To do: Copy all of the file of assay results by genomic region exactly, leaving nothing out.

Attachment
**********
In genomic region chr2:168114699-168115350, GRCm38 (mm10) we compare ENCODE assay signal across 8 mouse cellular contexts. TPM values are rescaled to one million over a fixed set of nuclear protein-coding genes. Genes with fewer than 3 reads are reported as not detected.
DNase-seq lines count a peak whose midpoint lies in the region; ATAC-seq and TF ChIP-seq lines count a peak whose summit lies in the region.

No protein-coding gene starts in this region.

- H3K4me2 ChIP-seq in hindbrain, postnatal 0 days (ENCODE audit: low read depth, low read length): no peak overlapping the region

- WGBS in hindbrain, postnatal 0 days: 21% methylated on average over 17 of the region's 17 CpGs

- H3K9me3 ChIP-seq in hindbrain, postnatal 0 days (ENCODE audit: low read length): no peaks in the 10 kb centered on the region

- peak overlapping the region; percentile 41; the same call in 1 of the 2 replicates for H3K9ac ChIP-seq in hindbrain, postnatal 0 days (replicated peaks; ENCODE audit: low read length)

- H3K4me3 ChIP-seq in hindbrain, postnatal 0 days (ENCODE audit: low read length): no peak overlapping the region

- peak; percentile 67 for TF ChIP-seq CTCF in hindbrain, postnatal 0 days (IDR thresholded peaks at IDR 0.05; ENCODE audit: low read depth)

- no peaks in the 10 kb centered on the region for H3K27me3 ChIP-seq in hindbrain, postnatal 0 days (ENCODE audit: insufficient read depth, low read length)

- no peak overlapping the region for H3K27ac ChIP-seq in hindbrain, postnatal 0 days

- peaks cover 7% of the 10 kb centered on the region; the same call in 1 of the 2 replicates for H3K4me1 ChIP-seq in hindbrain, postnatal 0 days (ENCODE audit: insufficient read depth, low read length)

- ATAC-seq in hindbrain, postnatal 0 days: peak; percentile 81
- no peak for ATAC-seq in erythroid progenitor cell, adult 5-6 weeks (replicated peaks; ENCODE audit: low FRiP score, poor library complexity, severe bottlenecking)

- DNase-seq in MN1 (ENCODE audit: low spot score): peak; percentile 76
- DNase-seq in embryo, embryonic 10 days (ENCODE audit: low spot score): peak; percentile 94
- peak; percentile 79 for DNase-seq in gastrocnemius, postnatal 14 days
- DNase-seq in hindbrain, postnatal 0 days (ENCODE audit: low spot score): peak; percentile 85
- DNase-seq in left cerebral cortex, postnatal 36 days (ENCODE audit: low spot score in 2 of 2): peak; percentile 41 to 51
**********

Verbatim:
In genomic region chr2:168114699-168115350, GRCm38 (mm10) we compare ENCODE assay signal across 8 mouse cellular contexts. TPM values are rescaled to one million over a fixed set of nuclear protein-coding genes. Genes with fewer than 3 reads are reported as not detected.
DNase-seq lines count a peak whose midpoint lies in the region; ATAC-seq and TF ChIP-seq lines count a peak whose summit lies in the region.

No protein-coding gene starts in this region.

- H3K4me2 ChIP-seq in hindbrain, postnatal 0 days (ENCODE audit: low read depth, low read length): no peak overlapping the region

- WGBS in hindbrain, postnatal 0 days: 21% methylated on average over 17 of the region's 17 CpGs

- H3K9me3 ChIP-seq in hindbrain, postnatal 0 days (ENCODE audit: low read length): no peaks in the 10 kb centered on the region

- peak overlapping the region; percentile 41; the same call in 1 of the 2 replicates for H3K9ac ChIP-seq in hindbrain, postnatal 0 days (replicated peaks; ENCODE audit: low read length)

- H3K4me3 ChIP-seq in hindbrain, postnatal 0 days (ENCODE audit: low read length): no peak overlapping the region

- peak; percentile 67 for TF ChIP-seq CTCF in hindbrain, postnatal 0 days (IDR thresholded peaks at IDR 0.05; ENCODE audit: low read depth)

- no peaks in the 10 kb centered on the region for H3K27me3 ChIP-seq in hindbrain, postnatal 0 days (ENCODE audit: insufficient read depth, low read length)

- no peak overlapping the region for H3K27ac ChIP-seq in hindbrain, postnatal 0 days

- peaks cover 7% of the 10 kb centered on the region; the same call in 1 of the 2 replicates for H3K4me1 ChIP-seq in hindbrain, postnatal 0 days (ENCODE audit: insufficient read depth, low read length)

- ATAC-seq in hindbrain, postnatal 0 days: peak; percentile 81
- no peak for ATAC-seq in erythroid progenitor cell, adult 5-6 weeks (replicated peaks; ENCODE audit: low FRiP score, poor library complexity, severe bottlenecking)

- DNase-seq in MN1 (ENCODE audit: low spot score): peak; percentile 76
- DNase-seq in embryo, embryonic 10 days (ENCODE audit: low spot score): peak; percentile 94
- peak; percentile 79 for DNase-seq in gastrocnemius, postnatal 14 days
- DNase-seq in hindbrain, postnatal 0 days (ENCODE audit: low spot score): peak; percentile 85
- DNase-seq in left cerebral cortex, postnatal 36 days (ENCODE audit: low spot score in 2 of 2): peak; percentile 41 to 51